Striking a blow for applicant rights.

Just now, I was very pleased to have an e-mail from the Law School Admissions Council pop onto my screen. LSAC announced that the Board of Trustees (which consists of faculty, deans, and admissions folk from law schools around the country) just approved changes to the Statement of Good Admission and Financial Aid Practice. I will explain the exciting changes in a moment, but first I will give you, the reader, a chance to absorb the initial exciting news that such a Statement exists. Up until this moment, you, perhaps, thought we were an entirely unregulated, anarchic bunch of cowboys.

Well, honestly, we sort of are. Because although the LSAC counts as its members all (or perhaps virtually all? I’m not aware of any holdouts, but I haven’t compared membership lists) ABA-approved law schools, and thus a Statement of Good Admission and Financial Aid Practice with the imprimatur of the Board represents the consensus view of, well, everyone, it is also the case that the LSAC is not charged with law enforcement duties. According to the certificate of incorporation and bylaws, its mission is, among other things, “o provide services to law schools and the educational community,” but those services don’t include kicking ass and taking names of malefactors. So, in fact, a school that chooses to ignore the Statement isn’t going to get hauled off to law school jail. But it will risk the scorn and condescension of all its colleagues, and that’s not nothing.

The most exciting change, in my view, was the insertion of one word:

Law schools should allow applicants the freedom to explore as many opportunities to pursue legal education as possible… . An early decision plan is one under which an applicant and a law school mutually agree at the initial point of application that the applicant will be given an admission decision at a date earlier than usual in return for the applicant’s commitment, at that date, to attend the school and withdraw all applications pending at other law schools, and not initiate new applications.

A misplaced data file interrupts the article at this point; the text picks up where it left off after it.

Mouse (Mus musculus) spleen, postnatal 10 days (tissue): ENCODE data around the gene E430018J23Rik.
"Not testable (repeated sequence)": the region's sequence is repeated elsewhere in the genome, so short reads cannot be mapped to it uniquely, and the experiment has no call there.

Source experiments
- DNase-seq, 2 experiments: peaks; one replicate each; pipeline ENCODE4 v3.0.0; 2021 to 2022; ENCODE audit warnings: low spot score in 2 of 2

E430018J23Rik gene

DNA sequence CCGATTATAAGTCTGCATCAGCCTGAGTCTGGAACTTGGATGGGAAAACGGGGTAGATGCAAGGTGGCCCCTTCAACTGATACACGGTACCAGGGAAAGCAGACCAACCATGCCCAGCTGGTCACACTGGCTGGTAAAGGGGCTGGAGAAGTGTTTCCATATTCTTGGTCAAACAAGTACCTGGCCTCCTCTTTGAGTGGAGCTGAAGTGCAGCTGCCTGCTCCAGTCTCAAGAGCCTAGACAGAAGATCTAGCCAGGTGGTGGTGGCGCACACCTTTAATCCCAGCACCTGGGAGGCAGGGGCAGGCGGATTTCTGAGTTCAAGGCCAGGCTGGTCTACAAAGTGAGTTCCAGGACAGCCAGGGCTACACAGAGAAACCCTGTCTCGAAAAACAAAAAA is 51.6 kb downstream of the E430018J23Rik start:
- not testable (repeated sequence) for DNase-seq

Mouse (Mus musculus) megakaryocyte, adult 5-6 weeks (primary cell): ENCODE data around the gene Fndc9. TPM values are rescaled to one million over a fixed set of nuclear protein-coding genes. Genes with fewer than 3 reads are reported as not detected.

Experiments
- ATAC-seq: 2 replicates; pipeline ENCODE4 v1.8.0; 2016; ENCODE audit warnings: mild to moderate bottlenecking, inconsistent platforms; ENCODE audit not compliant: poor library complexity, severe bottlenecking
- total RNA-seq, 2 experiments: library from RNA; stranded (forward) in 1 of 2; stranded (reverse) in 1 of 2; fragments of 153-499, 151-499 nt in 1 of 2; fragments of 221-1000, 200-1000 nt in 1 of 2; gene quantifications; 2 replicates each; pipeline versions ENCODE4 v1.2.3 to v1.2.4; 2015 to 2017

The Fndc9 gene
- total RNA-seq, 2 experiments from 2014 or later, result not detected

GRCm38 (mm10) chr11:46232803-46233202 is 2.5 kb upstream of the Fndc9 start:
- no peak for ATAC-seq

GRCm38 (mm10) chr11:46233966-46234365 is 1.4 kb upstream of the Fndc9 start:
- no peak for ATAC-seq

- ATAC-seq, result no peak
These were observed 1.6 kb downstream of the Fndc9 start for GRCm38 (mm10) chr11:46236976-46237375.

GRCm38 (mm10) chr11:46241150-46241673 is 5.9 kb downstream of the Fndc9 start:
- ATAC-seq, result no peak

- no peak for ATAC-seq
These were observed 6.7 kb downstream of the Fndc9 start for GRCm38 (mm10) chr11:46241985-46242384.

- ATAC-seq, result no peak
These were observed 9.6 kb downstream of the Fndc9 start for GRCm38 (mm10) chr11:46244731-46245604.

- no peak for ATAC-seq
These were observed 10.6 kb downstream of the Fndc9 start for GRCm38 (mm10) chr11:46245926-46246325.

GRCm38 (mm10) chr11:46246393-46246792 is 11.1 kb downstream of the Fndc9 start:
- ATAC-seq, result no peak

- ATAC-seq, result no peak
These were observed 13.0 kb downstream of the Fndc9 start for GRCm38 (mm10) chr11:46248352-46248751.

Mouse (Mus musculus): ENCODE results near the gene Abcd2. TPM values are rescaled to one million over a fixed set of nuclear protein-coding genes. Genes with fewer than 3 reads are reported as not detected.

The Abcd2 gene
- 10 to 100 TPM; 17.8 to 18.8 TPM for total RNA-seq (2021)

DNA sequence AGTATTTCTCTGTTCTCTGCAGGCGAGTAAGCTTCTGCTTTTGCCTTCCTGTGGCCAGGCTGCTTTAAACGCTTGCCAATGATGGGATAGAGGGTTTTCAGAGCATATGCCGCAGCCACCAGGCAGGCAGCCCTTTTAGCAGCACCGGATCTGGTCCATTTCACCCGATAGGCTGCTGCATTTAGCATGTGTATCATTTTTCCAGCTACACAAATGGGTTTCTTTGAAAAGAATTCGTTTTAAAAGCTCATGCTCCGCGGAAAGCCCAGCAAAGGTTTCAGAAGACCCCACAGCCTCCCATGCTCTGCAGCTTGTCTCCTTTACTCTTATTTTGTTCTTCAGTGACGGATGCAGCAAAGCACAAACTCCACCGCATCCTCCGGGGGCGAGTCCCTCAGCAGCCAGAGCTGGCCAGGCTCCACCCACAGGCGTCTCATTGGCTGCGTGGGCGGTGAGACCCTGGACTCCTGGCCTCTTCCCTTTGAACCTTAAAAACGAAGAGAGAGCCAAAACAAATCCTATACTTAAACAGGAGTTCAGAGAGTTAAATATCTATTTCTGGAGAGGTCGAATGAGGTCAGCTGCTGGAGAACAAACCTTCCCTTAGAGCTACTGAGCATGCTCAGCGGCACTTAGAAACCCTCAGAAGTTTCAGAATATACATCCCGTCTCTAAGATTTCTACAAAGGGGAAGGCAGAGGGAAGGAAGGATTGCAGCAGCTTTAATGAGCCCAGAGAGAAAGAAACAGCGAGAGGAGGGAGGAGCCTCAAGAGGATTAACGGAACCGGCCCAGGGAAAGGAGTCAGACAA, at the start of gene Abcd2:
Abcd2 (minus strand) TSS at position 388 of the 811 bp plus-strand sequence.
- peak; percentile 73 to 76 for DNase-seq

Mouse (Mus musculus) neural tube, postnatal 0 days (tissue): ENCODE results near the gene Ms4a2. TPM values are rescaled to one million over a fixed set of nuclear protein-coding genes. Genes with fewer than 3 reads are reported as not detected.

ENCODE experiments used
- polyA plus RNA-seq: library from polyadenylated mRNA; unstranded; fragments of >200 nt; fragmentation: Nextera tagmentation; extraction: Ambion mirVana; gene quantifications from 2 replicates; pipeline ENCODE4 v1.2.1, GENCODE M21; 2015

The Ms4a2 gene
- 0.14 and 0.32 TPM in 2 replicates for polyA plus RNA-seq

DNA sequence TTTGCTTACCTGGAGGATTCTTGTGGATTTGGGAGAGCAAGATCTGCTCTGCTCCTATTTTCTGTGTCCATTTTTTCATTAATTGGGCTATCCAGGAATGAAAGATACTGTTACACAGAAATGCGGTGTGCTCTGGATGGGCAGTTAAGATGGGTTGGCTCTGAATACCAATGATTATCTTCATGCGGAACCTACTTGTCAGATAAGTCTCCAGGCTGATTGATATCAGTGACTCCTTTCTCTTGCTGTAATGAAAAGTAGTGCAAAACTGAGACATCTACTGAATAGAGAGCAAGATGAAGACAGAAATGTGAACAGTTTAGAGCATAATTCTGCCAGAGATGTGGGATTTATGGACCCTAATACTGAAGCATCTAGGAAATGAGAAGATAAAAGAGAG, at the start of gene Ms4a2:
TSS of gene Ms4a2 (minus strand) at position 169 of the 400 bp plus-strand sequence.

(Law school teaches you to get excited about the addition and omission of individual words, for the record.) As I discussed in an earlier post, early-decision programs have the capacity to exploit applicant stress and anxiety. One sort of gross, in my view, distortion that has resulted from that exploitation capacity is the invention of the “floating” early decision program: At some schools, an applicant can convert a regular-decision application into an early-decision application at any point in the admissions season. When the stress starts getting to you, you agree to forego all others in an exchange for a quick admit decision. The school locks you in, thereby saving itself any financial aid its policies might otherwise have dictated it disburse in order to recruit you. The Statement now makes pretty clear that those policies are verboten—although honestly, I think sensible minds could have concluded that based on the existing language.

Another change is equally salutary from the applicants’ perspective, although I do have sympathy for the schools that will have to change their practices as a result. The Statement now provides that even if you accept a scholarship, pay a deposit, or otherwise make a commitment to a school, you remain free to accept a new offer from another law school. That doesn’t necessarily mean that an applicant can simultaneously hold 20 or so seats at various law schools; beginning on May 15, law schools get information about which of their deposited applicants also hold deposits at other schools, and a law school is free to make a policy that forbids submitting deposits to more than one law school—and can withdraw its offer to you if you do so. It does mean, however, that if you have accepted a law school’s offer, that school cannot require you to withdraw from all other waitlists. While that presents a challenge for schools whose financial aid funds are very constrained (because they can’t afford the risk that more people will accept their scholarship offers than they have guaranteed funds to cover, and thus, losing a scholarship recipient deep in the admissions season is likely to mean that they just forego being able to use that money to recruit a candidate), I think it represents an important recognition that, in the end, the well-being of the applicants ought to be the prime concern of our admissions policies.

-Dean Z.
Assistant Dean for Admissions
and Special Counsel for Professional Strategies